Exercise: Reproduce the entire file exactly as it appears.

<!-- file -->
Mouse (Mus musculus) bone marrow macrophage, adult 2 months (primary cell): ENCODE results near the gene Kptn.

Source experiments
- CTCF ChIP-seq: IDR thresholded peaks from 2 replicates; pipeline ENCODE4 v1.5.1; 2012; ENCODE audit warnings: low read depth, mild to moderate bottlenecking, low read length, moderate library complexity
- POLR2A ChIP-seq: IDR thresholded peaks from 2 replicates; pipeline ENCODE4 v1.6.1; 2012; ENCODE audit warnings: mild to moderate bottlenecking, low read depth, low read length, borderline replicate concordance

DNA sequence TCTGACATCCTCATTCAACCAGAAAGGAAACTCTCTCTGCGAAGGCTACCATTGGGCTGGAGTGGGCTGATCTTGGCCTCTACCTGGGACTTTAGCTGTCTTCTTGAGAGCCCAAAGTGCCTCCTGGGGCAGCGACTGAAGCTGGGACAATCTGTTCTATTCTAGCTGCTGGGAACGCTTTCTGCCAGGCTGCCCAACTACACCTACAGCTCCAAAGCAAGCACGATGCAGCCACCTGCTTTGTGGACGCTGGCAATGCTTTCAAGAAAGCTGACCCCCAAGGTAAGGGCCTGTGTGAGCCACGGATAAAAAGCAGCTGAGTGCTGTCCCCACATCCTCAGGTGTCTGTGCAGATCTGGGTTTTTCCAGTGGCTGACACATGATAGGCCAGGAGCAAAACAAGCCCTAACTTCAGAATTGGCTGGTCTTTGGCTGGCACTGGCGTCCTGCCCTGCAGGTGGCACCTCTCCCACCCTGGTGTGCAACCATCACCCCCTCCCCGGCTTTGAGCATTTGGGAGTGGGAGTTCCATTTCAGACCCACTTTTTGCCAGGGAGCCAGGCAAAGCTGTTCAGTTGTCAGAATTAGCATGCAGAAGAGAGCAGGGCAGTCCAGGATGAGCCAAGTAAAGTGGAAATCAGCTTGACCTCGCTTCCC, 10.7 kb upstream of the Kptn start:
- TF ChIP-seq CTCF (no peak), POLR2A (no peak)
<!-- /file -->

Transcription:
Mouse (Mus musculus) bone marrow macrophage, adult 2 months (primary cell): ENCODE results near the gene Kptn.

Source experiments
- CTCF ChIP-seq: IDR thresholded peaks from 2 replicates; pipeline ENCODE4 v1.5.1; 2012; ENCODE audit warnings: low read depth, mild to moderate bottlenecking, low read length, moderate library complexity
- POLR2A ChIP-seq: IDR thresholded peaks from 2 replicates; pipeline ENCODE4 v1.6.1; 2012; ENCODE audit warnings: mild to moderate bottlenecking, low read depth, low read length, borderline replicate concordance

DNA sequence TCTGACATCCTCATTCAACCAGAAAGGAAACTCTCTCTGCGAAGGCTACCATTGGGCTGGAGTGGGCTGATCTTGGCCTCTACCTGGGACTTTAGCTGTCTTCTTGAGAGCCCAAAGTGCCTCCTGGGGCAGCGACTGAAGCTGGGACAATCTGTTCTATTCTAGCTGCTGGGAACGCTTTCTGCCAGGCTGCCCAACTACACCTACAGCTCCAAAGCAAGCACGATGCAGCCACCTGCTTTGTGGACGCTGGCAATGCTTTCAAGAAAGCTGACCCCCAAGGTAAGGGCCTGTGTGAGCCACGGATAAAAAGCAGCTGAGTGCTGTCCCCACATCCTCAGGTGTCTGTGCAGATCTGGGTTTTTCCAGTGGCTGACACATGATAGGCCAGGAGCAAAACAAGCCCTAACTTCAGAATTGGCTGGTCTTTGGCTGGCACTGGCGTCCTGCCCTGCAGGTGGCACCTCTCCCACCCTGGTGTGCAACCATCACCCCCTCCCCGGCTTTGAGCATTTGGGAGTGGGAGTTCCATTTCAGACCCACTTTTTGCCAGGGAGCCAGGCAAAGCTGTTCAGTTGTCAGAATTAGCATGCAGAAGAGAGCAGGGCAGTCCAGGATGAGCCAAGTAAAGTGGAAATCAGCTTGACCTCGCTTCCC, 10.7 kb upstream of the Kptn start:
- TF ChIP-seq CTCF (no peak), POLR2A (no peak)